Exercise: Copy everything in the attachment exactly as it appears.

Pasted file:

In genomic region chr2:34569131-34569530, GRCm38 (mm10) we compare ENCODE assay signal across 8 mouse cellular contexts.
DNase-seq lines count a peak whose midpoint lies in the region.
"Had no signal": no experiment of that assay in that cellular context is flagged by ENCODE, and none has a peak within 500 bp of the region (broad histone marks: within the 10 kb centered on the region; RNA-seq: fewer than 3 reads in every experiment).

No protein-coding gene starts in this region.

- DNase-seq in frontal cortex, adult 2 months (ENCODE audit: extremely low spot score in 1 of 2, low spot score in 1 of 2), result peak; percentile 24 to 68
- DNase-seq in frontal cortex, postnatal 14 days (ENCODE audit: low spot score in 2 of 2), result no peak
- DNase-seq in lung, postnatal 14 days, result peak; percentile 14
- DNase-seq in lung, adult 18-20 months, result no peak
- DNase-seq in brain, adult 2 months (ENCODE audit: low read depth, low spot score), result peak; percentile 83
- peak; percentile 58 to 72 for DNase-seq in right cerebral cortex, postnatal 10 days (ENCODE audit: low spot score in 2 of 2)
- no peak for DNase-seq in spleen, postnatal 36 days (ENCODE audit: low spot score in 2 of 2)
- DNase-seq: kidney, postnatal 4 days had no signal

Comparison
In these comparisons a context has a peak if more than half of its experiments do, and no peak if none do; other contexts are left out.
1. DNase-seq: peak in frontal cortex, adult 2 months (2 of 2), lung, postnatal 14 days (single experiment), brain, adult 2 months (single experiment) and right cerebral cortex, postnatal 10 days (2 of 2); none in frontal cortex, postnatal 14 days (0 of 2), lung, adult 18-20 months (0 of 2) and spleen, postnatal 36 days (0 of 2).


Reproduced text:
In genomic region chr2:34569131-34569530, GRCm38 (mm10) we compare ENCODE assay signal across 8 mouse cellular contexts.
DNase-seq lines count a peak whose midpoint lies in the region.
"Had no signal": no experiment of that assay in that cellular context is flagged by ENCODE, and none has a peak within 500 bp of the region (broad histone marks: within the 10 kb centered on the region; RNA-seq: fewer than 3 reads in every experiment).

No protein-coding gene starts in this region.

- DNase-seq in frontal cortex, adult 2 months (ENCODE audit: extremely low spot score in 1 of 2, low spot score in 1 of 2), result peak; percentile 24 to 68
- DNase-seq in frontal cortex, postnatal 14 days (ENCODE audit: low spot score in 2 of 2), result no peak
- DNase-seq in lung, postnatal 14 days, result peak; percentile 14
- DNase-seq in lung, adult 18-20 months, result no peak
- DNase-seq in brain, adult 2 months (ENCODE audit: low read depth, low spot score), result peak; percentile 83
- peak; percentile 58 to 72 for DNase-seq in right cerebral cortex, postnatal 10 days (ENCODE audit: low spot score in 2 of 2)
- no peak for DNase-seq in spleen, postnatal 36 days (ENCODE audit: low spot score in 2 of 2)
- DNase-seq: kidney, postnatal 4 days had no signal

Comparison
In these comparisons a context has a peak if more than half of its experiments do, and no peak if none do; other contexts are left out.
1. DNase-seq: peak in frontal cortex, adult 2 months (2 of 2), lung, postnatal 14 days (single experiment), brain, adult 2 months (single experiment) and right cerebral cortex, postnatal 10 days (2 of 2); none in frontal cortex, postnatal 14 days (0 of 2), lung, adult 18-20 months (0 of 2) and spleen, postnatal 36 days (0 of 2).